I love horror. Gory, funny, dark, demented, all of it really.
This drawing is meant to have undertones of the mystery and paranoia that come wrapped up in the “occult” or “horror” themes. The sinister feeling in your body, the uncertainty of knowing and not knowing, etc. all inspire me often when I doodle or draw.
The eye I doodle constantly makes an appearance as a major character this time. The floating eye and mixed messages coming from it hang authoritatively over the structure below; all existing in a cold white space. I used the structure and environment of a farm because it was a wholesome setting where our sustenance grows.
To me, no place is safe. I have to deal with that reality. Basically, I wanted to show somewhere vulnerable.
These doodles come from using a multi-color ink pens like this one (except mine was bought at an O’Hare airport store years ago).
Red and orange turned out to be great conveyors of my typical themes/inspirations; I chose them because i) I wanted 2 inks to switch between for the challenge factor and ii) I was interested in light/dark contrast.
This unplanned doodle started with a big X in the middle of the page.
When I like the outcome of a drawing exercise, it’s special for me. It gives me hope that the determination to get something done can produce something to be proud of. That is something I’m happy to depend on. Relying on “Eureka!” bursts of genius leaves you hungry the majority of the time, believe me.
Personally, my spirituality has blossomed out of what most societies call “feminine” ideals. The binary hasn’t impressed me since I was little and called tomboy, which didn’t bother me but nonetheless was based on silliness. However, sometimes the language of masculine and feminine is useful, and for the time being it’s what we have as a society.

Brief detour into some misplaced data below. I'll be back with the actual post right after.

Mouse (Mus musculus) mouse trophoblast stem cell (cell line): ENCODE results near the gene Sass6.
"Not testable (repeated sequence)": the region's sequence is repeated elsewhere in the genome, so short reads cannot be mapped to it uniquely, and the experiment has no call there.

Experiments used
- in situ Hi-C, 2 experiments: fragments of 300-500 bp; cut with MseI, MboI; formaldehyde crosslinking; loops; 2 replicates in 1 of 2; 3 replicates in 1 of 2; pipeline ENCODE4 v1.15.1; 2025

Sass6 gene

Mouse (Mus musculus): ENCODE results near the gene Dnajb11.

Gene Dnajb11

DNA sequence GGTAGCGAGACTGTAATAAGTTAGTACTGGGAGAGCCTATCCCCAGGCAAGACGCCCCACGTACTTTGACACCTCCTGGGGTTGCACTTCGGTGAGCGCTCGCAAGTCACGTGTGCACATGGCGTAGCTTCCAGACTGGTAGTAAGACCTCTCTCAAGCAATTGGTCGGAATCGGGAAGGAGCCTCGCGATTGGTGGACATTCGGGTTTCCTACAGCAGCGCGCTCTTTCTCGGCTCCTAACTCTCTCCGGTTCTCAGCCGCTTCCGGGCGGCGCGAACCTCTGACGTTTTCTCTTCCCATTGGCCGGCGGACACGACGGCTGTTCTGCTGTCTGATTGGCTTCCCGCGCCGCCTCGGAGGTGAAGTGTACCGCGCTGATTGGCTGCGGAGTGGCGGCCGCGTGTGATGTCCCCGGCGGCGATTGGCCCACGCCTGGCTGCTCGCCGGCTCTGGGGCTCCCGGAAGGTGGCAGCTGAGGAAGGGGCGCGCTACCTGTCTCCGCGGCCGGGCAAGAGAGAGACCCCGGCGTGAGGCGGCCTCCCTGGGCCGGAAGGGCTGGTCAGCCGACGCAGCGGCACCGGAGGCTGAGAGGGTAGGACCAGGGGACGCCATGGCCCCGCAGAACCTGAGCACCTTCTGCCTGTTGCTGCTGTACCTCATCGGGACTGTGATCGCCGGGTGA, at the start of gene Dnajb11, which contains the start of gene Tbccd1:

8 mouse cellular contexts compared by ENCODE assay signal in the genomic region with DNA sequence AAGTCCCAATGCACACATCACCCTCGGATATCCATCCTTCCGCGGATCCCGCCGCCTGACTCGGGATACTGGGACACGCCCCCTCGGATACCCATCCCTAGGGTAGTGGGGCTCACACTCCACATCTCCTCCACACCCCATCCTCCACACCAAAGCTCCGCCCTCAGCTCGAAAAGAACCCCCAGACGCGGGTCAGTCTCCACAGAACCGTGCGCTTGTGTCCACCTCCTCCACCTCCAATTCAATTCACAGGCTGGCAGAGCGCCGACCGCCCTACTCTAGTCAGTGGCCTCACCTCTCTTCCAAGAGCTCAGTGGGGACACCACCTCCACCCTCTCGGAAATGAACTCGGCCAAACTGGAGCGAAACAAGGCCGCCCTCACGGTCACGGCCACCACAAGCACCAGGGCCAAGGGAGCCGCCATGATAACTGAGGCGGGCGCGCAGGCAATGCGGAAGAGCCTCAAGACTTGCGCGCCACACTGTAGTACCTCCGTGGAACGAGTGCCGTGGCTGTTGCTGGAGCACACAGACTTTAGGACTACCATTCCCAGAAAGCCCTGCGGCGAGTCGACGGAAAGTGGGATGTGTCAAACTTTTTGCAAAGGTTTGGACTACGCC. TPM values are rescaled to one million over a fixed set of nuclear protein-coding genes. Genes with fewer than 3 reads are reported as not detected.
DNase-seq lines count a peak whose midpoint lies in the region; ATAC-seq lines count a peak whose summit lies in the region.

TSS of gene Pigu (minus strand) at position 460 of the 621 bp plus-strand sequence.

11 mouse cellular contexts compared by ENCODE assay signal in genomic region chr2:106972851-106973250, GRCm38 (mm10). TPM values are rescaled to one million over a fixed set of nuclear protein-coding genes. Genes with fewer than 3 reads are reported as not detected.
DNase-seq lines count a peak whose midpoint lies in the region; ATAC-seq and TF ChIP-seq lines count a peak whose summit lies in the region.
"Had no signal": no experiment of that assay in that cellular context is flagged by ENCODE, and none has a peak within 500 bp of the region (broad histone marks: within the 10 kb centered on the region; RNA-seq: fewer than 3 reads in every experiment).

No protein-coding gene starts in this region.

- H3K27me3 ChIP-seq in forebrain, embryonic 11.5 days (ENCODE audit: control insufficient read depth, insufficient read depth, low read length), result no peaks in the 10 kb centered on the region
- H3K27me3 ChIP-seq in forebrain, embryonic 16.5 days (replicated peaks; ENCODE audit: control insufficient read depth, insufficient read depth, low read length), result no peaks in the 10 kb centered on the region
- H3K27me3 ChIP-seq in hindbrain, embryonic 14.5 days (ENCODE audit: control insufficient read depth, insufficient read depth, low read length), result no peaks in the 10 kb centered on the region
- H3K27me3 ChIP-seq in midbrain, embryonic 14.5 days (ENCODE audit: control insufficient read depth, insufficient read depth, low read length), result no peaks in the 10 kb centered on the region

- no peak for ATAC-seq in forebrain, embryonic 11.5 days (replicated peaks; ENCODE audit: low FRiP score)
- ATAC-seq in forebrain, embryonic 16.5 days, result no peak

When it comes to art, I tend to create things that some may view as “sexless” – sexuality and gender expression are not a huge part of what ends up being expressed. Since I do things so intuitively, I just let those aspects of my identity show themselves as needed. It just so happens that it is rare. *shrug*
I decided to draw in pencil again the other day, and when I looked at it I could immediately see the “feminine” aspects of what I had drawn. I wasn’t surprised, or upset, but instead viewed it as merely interesting.
I’m content with that.
Another pencil sketch!
The power went out during one of the recent winter storms here. I found some Crayola Twistables I got as a gift some time ago and went to town. This is the one I liked most; the undersea sketch.
The sea…of course…
This monster has a bit of a concept behind it. It’s a sky creature that is active in the daytime.
I imagine it floating among clouds, watching over life below.
A title? A work in…pencil?! It’s powerful and rare to feel successful in newness, so I’m going to revel just a little.
A mechanical pencil isn’t too different from a pen, not until you start trying to draw and the line feels totally wrong at first.
I had to figure out a way to work with something thinner but also softer, while being varying in tone based on pressure. With a pen, being bold feels easier and the directness of the ink worked to make the art I feel represents me.
With a pencil, being bold needed to be more decisive. I attempted to escape the “refined” details such thin lead is good at producing, but that couldn’t be further from what I’m like. However, mixing thick lines with thinner details changed my way of thinking about creation.
“God Egg” is my own heart’s creation and using the new medium made me feel stronger about my work. This newness has turned bountiful.